What Is The Ten-Day Deadline? Will I Lose My License? By Andrew Mishlove on March 17, 2017

The ten-day deadline applies in two different situations:  1) if you refused a chemical test; or 2) if you consented to a test that came back over the legal limit. In either situation, there is a ten-day deadline or you will lose your driver’s license.

Refusing To Take a Breathalyzer

Let’s start with a refusal. Many people often believe that if they take a breath test at the scene, on the portable breath test device (PBT), that they have complied with the chemical test. Unfortunately, this is a common misconception. A PBT is best thought of as a kind of field test.  You do not have to consent to it; and if you do consent to it, you may still be required to consent to another test.  In fact, even if you consent to an official test, the police may require that you consent to another test, or you can be charged with refusal.

So, if you consent to a test, and then you later declined a blood or breath test at the station or a blood draw, you can be charged with refusal.

Notice of Intent to Revoke Operating Privilege

If you refused any test you will be given a form entitled Notice of Intent to Revoke Operating Privilege (Form MV3396).  This form is full of legalese; and it is the only notice you will receive that you are being charged with refusal. There is no ticket for refusal.

If you received a Notice of Intent, then you have ten days to file a request for a hearing.

If you miss the deadline, the refusal is found to be unreasonable (which essentially means guilty) and the penalties, which include a license revocation of at least one year, are enforced after 30 days.

If you demand a hearing, you are entitled to a trial to the court, to challenge the refusal charge.

Notice of Intent to Suspend Operating Privilege

If you consented to chemical testing, and the result was over the legal limit, then you may get a ten day notice on a form called Notice of Intent to Suspend Operating Privilege (Form MV 3519).  If you failed an official breath test at the police station, this form is typically issued immediately.  A formal breath test at the station involves submitting to two breath tests on a large machine.

In the case of a blood test; the ten day notice is typically mailed to you a few days after the police (and you) receive the blood test results.

If you do not request a hearing (called an administrative review request) within ten days (or thirteen days if you were mailed the form), your license will be automatically suspended. The form that must be filed within the ten days is called Administrative Review Request (Form MV3530).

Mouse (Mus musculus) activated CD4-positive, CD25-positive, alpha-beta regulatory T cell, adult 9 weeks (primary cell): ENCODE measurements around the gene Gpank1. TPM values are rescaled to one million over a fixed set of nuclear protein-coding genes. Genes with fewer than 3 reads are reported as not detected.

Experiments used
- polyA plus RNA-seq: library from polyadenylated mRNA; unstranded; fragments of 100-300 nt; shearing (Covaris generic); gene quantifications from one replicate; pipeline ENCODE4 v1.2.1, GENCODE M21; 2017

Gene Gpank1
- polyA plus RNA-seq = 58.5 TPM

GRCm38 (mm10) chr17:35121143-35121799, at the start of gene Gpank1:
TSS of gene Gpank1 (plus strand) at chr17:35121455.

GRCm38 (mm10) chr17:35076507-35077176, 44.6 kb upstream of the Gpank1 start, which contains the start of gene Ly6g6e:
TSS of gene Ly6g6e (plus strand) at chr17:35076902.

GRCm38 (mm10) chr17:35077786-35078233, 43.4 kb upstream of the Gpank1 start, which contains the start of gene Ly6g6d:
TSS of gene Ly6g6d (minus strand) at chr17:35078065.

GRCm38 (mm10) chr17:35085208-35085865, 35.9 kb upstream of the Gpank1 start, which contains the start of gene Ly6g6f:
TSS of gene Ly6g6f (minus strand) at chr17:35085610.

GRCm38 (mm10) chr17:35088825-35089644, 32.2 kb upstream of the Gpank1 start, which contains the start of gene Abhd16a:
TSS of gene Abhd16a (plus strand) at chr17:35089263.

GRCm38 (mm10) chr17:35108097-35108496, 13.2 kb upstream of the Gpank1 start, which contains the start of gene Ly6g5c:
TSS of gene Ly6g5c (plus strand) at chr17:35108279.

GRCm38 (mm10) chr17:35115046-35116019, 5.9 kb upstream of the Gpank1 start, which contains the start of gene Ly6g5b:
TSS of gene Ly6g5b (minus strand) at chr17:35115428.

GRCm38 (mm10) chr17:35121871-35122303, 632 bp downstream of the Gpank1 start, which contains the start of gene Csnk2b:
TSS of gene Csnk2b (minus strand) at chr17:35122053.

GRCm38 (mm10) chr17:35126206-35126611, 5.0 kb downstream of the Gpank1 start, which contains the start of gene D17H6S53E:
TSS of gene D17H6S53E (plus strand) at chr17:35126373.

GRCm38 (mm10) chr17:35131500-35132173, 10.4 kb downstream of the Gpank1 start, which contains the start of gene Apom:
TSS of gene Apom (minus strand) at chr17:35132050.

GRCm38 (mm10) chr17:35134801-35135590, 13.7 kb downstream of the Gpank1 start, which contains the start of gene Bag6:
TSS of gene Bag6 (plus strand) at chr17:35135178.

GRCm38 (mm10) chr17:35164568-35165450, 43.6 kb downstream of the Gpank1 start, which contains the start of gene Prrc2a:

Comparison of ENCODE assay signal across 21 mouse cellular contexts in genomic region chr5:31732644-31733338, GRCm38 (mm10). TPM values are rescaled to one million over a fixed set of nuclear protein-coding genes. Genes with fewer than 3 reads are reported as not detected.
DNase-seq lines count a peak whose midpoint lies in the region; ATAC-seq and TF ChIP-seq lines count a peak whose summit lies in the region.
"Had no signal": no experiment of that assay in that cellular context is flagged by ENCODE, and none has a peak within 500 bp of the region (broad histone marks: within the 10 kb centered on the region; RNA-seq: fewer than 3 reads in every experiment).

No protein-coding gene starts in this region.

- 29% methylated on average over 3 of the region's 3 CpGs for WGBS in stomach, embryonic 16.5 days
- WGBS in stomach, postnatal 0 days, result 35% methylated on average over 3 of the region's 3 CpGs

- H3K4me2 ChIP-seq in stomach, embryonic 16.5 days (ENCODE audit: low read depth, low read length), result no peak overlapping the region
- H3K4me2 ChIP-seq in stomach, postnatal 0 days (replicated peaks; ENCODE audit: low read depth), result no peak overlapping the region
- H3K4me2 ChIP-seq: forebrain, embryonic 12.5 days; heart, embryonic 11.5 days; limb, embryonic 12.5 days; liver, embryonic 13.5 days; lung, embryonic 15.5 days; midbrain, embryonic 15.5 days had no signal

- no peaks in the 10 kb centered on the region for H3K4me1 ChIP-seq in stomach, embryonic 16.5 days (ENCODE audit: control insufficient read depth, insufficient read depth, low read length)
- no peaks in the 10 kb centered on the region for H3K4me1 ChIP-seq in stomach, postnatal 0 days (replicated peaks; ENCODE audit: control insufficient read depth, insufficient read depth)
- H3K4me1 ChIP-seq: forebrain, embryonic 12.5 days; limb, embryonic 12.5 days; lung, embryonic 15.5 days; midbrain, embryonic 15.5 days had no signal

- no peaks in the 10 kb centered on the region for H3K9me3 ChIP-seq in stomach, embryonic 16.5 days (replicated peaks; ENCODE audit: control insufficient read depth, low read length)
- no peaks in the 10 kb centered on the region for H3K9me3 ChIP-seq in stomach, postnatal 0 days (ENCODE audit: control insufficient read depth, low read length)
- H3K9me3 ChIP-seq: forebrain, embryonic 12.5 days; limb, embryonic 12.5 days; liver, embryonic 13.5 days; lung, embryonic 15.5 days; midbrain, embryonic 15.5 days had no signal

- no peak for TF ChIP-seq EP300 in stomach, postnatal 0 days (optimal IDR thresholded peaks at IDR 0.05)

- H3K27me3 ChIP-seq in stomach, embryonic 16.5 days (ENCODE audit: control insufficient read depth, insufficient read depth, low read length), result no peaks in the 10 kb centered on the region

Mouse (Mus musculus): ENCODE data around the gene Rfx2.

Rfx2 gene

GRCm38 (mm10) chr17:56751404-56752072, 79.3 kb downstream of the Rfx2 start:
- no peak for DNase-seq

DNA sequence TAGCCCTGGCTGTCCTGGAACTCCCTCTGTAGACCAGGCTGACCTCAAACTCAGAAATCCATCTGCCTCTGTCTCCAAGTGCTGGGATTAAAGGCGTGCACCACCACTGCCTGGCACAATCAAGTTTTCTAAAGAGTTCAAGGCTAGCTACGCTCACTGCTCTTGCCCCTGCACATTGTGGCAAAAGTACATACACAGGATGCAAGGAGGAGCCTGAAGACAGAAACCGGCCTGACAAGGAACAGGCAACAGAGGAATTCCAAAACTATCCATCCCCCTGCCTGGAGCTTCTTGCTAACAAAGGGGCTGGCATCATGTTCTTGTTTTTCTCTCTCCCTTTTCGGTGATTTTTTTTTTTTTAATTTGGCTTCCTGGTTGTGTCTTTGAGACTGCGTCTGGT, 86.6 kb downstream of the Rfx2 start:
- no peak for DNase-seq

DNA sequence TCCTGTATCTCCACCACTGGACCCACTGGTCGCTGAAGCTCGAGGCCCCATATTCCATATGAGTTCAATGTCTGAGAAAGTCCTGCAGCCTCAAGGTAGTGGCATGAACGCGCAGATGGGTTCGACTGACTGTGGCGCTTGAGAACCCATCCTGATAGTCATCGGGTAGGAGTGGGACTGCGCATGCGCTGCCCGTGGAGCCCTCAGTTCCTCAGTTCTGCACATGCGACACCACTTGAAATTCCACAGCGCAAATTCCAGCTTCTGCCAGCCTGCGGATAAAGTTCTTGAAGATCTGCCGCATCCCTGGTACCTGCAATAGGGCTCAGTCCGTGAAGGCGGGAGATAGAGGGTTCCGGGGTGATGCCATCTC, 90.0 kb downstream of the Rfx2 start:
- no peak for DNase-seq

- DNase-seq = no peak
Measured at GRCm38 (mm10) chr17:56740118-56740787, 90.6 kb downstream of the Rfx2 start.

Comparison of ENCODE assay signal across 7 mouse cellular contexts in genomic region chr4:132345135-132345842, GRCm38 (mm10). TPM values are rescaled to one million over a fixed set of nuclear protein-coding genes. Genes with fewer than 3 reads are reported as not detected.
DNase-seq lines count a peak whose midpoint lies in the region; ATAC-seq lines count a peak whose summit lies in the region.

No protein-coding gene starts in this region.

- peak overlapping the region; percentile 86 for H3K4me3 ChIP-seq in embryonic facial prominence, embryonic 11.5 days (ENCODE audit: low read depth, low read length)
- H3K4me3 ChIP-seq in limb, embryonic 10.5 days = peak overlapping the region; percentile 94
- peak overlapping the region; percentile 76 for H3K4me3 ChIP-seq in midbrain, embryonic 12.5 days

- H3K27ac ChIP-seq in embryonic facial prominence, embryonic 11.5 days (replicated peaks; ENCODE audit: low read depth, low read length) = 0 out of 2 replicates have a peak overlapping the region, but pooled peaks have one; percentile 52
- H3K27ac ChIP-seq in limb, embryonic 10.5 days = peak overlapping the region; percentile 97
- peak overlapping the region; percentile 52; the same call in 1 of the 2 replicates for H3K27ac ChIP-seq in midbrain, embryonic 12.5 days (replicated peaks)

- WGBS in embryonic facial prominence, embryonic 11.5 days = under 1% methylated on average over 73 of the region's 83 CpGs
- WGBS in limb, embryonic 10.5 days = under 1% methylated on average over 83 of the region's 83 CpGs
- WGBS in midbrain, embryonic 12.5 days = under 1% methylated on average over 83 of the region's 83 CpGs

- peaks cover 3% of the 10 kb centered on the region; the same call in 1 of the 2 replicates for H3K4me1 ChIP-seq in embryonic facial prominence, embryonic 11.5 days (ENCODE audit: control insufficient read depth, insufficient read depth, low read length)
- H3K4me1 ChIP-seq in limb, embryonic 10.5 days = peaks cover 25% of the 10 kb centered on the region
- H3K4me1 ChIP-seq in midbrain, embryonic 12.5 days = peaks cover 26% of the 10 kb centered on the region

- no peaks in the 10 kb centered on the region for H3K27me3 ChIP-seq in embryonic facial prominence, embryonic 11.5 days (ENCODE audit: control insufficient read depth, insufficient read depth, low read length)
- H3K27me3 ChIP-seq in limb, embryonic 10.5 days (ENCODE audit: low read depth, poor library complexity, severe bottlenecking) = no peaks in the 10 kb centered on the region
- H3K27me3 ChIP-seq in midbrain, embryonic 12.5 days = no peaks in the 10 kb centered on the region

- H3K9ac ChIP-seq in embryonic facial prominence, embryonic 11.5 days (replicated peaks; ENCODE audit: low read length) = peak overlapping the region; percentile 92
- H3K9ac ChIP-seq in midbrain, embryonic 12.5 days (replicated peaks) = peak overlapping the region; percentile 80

If you request a hearing, you are entitled to a hearing before the DMV, to challenge the administrative suspension.

Administrative Suspension

During an administrative suspension, a person is automatically eligible to obtain an occupational permit, providing there is no habitual traffic offender status or there are not two OWI violations within a year.  There is no waiting period and no requirement for IID. Typically, the only requirement is that you obtain SR22 insurance.

However, the administrative suspension can be difficult for CDL holders, salesman, or just anyone that needs to drive for a living. There is no occupational CDL, and the total allowable driving hours on an occupational is 60 per week.

The ten day deadline is important, whether you refused or complied with a chemical test.  We are Wisconsin’s only certified specialists in drunk driving defense Our team of lawyers is ready to help you comply with your deadline and fight to keep your license!  If you have any question or need help, submit an online request or give us a call.

What is the 10 Day Time Limit in a DUI Case in Wisconsin?

More About Wisconsin OWI Charges

  • 1st Offense DUI - A first offense drunk driving conviction can remain on your record forever.
  • 2nd Offense DUI - A 2nd drunk driving charge is a criminal misdemeanor offense.
  • 3rd Offense DUI - If convicted you will immediately start serving your jail time.
  • 4th Offense DUI - A fourth drink driving offense is a felony.

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Andrew Mishlove and Lauren Stuckert

Mishlove and Stuckert, LLC Attorneys at Law

Mishlove & Stuckert, LLC Attorneys at Law has been rated the #1 OWI/DUI law firm in the state by Wisconsin Law Journal Reader Rankings. Our OWI/DUI specialists have been highly rated by organizations including: 

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